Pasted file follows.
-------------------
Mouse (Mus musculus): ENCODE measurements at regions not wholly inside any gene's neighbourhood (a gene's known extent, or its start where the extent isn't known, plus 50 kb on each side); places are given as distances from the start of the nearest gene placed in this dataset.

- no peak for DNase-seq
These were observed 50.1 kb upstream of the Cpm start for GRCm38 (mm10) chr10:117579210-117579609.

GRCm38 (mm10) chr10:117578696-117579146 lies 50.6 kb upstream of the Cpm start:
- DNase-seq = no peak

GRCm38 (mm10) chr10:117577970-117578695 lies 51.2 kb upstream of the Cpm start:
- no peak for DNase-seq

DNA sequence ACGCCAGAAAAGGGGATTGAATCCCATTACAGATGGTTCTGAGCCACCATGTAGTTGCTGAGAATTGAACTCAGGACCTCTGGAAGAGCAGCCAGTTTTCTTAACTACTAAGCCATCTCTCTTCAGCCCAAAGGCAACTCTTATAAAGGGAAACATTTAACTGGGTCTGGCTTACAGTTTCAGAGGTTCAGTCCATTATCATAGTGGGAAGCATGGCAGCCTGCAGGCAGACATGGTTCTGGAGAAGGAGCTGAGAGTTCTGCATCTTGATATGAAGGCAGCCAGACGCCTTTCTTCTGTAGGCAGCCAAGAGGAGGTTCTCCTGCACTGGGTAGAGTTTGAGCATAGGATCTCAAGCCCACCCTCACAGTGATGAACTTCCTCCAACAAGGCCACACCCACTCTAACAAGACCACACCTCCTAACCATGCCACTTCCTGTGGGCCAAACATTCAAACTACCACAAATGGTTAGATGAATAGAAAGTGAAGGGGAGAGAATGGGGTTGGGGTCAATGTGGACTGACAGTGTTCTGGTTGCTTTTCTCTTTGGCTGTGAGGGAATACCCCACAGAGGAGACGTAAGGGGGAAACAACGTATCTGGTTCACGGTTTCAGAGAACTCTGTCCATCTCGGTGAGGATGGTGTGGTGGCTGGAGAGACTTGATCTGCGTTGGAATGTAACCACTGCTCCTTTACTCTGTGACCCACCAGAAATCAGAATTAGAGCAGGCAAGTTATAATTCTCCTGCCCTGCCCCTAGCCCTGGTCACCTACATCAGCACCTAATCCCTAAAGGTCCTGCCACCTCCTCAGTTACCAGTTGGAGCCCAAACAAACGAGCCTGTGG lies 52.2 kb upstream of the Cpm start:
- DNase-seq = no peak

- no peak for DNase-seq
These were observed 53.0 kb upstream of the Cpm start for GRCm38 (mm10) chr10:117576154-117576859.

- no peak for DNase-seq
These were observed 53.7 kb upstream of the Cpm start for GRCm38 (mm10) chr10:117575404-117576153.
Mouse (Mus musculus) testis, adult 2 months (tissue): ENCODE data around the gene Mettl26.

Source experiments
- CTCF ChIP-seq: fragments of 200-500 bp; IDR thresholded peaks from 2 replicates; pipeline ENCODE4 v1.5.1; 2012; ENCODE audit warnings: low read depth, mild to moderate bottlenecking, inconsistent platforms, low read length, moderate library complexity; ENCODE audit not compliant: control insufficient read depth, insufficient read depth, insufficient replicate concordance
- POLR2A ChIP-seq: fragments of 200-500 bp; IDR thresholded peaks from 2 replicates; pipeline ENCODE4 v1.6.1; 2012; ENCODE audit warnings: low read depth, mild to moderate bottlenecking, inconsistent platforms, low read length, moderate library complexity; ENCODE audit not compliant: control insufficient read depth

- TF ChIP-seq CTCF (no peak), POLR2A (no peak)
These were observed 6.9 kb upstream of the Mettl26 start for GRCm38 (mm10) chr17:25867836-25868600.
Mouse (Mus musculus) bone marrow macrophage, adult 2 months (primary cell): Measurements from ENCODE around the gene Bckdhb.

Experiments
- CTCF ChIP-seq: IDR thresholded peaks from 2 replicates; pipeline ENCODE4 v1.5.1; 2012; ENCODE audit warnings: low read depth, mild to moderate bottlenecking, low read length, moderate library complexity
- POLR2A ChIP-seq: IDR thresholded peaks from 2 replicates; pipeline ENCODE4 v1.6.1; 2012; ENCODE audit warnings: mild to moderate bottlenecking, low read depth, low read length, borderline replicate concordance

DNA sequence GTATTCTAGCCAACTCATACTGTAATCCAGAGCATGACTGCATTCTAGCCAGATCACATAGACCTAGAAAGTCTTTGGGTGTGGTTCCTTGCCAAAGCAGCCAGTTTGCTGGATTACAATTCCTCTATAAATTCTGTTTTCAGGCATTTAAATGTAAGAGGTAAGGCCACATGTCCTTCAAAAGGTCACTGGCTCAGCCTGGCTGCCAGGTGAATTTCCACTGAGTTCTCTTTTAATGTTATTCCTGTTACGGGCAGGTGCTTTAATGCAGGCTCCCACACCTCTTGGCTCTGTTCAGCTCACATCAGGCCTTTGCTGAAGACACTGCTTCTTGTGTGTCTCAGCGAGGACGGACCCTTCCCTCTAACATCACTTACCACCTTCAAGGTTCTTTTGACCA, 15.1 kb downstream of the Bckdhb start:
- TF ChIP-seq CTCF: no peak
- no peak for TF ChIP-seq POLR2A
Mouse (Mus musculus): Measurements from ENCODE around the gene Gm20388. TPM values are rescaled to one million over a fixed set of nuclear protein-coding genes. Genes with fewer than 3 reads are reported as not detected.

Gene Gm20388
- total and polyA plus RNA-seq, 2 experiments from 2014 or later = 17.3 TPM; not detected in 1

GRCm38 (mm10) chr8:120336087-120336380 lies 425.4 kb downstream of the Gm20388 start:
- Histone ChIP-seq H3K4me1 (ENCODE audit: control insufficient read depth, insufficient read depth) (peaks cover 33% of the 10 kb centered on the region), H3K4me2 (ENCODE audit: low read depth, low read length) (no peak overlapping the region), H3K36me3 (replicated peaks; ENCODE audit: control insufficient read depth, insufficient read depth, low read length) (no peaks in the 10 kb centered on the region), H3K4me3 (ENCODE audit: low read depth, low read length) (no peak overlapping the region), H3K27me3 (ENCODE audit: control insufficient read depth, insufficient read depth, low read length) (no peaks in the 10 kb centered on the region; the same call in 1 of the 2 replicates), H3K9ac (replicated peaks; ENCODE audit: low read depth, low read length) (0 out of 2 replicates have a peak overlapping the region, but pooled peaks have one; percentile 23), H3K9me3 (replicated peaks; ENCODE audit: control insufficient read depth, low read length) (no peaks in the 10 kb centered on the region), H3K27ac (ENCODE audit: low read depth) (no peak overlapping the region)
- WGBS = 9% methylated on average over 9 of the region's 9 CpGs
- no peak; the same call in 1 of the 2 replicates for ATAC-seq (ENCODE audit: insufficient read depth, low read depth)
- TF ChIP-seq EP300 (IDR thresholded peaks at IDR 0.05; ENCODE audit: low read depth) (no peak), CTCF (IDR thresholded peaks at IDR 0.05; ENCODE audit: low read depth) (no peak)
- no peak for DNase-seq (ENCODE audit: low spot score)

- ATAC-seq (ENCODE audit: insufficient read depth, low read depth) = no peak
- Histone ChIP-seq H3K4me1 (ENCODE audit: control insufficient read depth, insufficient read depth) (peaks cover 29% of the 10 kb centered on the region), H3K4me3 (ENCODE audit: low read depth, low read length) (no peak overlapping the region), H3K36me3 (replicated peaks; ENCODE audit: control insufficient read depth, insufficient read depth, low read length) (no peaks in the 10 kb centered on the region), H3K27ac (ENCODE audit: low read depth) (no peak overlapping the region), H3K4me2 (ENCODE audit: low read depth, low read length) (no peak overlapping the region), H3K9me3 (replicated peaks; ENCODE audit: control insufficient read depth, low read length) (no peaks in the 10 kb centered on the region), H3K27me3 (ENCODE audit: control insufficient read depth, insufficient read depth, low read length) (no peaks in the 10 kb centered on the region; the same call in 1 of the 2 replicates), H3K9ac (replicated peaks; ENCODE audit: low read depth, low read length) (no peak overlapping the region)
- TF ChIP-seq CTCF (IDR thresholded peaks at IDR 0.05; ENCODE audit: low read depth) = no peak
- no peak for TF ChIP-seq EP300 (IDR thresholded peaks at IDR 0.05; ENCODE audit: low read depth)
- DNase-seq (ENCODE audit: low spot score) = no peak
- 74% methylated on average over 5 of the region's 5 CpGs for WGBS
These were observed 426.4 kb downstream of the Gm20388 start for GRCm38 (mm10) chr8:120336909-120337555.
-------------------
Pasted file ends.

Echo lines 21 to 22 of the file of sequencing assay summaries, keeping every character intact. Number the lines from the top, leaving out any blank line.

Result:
Experiments
- CTCF ChIP-seq: IDR thresholded peaks from 2 replicates; pipeline ENCODE4 v1.5.1; 2012; ENCODE audit warnings: low read depth, mild to moderate bottlenecking, low read length, moderate library complexity